When was the last time you talked with an investment professional who didn’t promote diversification? Stocks, bonds, cash, real estate, some international as well as domestic investments–it’s called asset class diversification and it’s a principle of sound investing (Avoiding Long-Term).

According to Jeff Bernier, an Atlanta-based financial planner, elderly investors have a unique set of concerns: how to generate income in retirement, how to plan for skyrocketing healthcare costs should they become ill or disabled, and how to make their money last through an extended lifetime.

Traditionally, elderly investors have moved from more “risky” investments like stocks to more conservative holdings such as government bonds, annuities, CDs and cash. Bernier warns that such an approach may actually create a greater risk for the elderly investor.

“What’s important is cash flow. Therefore, a senior’s portfolio should be focused on when the money will actually be needed,” Bernier explains. This involves protecting an elder’s assets against the risks of a volatile market for the immediate future. But it also means planning for the returns that will be necessary to protect against what Bernier calls the longer term “purchasing risk.”

A typical scenario:

First five years of cash flow needs: Invest in liquid assets like CDs that provide no immediate risk of loss of principal.

Second five years of cash flow needs: Invest in intermediate-term bonds, with the condition that, like any class of investment, the investor remains diversified–municipal, corporate and treasury bonds.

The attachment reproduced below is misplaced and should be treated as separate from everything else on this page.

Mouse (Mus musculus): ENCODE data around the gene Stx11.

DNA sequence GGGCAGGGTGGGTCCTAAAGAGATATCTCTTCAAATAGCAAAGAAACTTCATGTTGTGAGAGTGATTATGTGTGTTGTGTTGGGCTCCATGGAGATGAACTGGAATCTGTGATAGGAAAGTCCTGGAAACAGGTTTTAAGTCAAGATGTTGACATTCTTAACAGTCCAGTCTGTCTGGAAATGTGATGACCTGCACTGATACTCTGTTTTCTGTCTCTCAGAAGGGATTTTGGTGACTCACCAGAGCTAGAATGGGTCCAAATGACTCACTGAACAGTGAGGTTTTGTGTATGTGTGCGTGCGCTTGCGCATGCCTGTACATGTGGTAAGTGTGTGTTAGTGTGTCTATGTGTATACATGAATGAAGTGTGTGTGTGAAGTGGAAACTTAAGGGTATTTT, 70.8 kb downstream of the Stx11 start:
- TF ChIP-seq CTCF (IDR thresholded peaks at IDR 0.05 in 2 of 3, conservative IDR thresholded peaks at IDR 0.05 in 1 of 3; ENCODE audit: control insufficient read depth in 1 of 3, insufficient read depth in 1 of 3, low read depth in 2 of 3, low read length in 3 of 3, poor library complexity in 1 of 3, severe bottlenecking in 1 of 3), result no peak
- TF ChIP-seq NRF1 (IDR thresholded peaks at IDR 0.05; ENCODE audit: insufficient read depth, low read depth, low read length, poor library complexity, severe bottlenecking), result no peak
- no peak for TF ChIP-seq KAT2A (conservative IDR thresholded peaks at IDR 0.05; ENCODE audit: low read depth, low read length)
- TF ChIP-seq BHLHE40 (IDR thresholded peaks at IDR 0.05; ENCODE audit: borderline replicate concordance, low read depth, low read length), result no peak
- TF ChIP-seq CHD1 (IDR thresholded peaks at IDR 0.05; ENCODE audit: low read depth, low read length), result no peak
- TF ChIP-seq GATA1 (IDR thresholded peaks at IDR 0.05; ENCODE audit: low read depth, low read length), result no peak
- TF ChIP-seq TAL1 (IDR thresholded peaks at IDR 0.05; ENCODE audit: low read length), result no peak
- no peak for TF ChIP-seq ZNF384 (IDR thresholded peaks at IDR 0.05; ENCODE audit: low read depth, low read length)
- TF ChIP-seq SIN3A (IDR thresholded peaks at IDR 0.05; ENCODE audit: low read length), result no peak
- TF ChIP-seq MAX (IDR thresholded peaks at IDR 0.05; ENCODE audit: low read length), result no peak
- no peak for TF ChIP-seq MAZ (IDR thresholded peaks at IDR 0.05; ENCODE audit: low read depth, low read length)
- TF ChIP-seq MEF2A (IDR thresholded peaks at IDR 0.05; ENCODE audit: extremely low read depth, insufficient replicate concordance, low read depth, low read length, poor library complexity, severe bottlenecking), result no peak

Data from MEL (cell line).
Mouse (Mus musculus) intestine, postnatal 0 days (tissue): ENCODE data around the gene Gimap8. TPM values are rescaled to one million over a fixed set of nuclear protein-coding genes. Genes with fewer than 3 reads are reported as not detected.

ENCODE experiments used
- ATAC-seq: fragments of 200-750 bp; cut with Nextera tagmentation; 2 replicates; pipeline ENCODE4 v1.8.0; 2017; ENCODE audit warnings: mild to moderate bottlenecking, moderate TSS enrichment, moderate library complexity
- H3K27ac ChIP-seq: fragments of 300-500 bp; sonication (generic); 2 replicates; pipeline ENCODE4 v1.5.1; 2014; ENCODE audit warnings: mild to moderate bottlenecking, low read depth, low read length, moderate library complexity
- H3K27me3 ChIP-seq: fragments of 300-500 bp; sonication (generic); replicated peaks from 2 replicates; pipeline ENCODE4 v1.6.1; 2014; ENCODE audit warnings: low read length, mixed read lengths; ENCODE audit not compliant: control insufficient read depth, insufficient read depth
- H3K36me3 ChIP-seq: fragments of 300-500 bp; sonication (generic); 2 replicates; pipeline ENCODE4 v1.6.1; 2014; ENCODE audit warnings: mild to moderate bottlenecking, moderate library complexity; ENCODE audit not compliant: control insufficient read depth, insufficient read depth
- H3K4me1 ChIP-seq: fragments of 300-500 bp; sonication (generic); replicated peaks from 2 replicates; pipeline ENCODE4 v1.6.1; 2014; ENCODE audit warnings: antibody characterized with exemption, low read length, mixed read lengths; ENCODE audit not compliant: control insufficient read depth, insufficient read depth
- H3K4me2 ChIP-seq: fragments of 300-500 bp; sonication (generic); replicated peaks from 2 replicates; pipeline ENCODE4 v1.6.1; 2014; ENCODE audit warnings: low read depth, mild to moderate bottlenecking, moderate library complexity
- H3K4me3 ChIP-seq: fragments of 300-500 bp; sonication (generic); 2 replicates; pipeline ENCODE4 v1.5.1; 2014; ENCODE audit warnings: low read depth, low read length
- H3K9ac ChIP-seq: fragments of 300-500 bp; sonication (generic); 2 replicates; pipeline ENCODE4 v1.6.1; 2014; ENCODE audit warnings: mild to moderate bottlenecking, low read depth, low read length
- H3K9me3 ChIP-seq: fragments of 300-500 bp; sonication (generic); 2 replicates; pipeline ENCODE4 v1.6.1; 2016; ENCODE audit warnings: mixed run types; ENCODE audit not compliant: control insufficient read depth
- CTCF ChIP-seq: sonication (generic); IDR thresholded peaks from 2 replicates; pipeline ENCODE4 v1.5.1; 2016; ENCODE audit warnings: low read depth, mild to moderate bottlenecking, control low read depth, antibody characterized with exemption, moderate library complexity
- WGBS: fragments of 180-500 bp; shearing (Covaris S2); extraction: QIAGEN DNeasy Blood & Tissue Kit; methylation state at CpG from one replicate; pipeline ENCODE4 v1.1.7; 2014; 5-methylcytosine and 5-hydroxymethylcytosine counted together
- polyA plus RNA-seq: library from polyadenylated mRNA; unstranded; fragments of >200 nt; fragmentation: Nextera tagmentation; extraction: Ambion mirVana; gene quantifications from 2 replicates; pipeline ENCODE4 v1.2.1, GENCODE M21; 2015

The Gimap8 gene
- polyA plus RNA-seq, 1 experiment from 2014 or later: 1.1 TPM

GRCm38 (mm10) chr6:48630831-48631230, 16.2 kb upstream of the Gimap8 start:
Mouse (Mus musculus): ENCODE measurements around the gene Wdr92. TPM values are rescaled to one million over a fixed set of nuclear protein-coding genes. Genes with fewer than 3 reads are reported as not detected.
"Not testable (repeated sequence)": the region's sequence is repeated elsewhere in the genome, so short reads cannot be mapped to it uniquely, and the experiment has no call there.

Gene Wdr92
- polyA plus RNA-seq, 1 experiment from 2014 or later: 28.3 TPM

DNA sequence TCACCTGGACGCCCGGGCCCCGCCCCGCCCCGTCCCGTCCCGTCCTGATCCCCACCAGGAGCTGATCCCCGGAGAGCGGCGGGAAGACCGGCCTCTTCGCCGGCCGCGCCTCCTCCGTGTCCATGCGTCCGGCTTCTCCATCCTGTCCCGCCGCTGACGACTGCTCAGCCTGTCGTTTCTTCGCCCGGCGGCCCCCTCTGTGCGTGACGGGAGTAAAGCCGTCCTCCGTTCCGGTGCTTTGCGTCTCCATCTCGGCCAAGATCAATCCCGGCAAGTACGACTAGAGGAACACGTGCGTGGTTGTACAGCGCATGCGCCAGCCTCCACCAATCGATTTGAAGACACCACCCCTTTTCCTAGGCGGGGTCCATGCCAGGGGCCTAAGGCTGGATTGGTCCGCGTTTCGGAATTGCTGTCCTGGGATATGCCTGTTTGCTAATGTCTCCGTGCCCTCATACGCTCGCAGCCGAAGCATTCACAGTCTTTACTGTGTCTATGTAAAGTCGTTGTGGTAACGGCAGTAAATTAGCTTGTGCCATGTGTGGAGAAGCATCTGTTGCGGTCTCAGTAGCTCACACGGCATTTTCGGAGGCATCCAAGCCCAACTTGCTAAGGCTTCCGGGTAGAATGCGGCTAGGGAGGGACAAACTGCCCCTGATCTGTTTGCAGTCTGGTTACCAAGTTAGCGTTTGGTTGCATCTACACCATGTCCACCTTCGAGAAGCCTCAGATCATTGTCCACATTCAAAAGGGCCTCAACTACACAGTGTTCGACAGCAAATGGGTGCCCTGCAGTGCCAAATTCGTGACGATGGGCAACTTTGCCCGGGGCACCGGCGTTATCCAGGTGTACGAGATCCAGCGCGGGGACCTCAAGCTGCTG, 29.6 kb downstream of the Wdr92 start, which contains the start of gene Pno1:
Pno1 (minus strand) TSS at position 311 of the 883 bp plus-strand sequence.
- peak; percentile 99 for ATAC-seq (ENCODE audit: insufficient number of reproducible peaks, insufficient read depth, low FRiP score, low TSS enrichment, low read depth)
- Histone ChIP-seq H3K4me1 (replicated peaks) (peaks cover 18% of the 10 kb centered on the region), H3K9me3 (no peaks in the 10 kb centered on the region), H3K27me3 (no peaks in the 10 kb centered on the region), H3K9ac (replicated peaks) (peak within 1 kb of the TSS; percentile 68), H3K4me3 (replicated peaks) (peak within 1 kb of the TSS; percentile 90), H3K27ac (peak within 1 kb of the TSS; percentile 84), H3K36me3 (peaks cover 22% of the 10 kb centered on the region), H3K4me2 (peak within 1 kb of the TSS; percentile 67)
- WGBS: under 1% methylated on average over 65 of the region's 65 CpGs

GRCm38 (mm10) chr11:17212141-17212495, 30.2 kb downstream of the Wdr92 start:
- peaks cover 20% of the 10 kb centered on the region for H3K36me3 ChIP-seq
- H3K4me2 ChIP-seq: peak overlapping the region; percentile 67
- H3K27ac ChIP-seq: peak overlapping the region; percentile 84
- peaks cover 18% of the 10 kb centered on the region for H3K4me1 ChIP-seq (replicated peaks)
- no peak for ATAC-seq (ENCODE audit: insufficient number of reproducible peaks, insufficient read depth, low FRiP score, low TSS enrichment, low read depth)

Beyond 10 years: Include higher risk investments such as stocks mixed with long-term investments like real estate.

“Elderly investors have suffered over the years with so-called safe investments that haven’t kept up with inflation, Bernier offers. You need the kind of returns produced by equities to ensure purchasing power for the long-term.

“We are mindful of the escalating costs of long-term care on Georgia seniors. Therefore, in addition to an appropriately allocated portfolio, I encourage my clients to consider the purchase of long-term care insurance as a way to protect their assets against the skyrocketing cost of long-term care. The bottom line is that I like the idea of shifting the risk of long-term care to an insurance company and protecting clients’ assets.

“We want our elderly clients to enjoy the assets they have worked a lifetime to build, be prepared for the increased costs of growing older, and have enough left to leave a legacy for their children or to causes that are important to them.”


By Jeff Bernier, CFP, ChFC, CFS
TandemGrowth Financial Advisors, LLC
Roswell, Georgia

Investing: Avoiding Long-Term as well as Short-Term Risk was last modified: November 26th, 2022 by Phil Sanders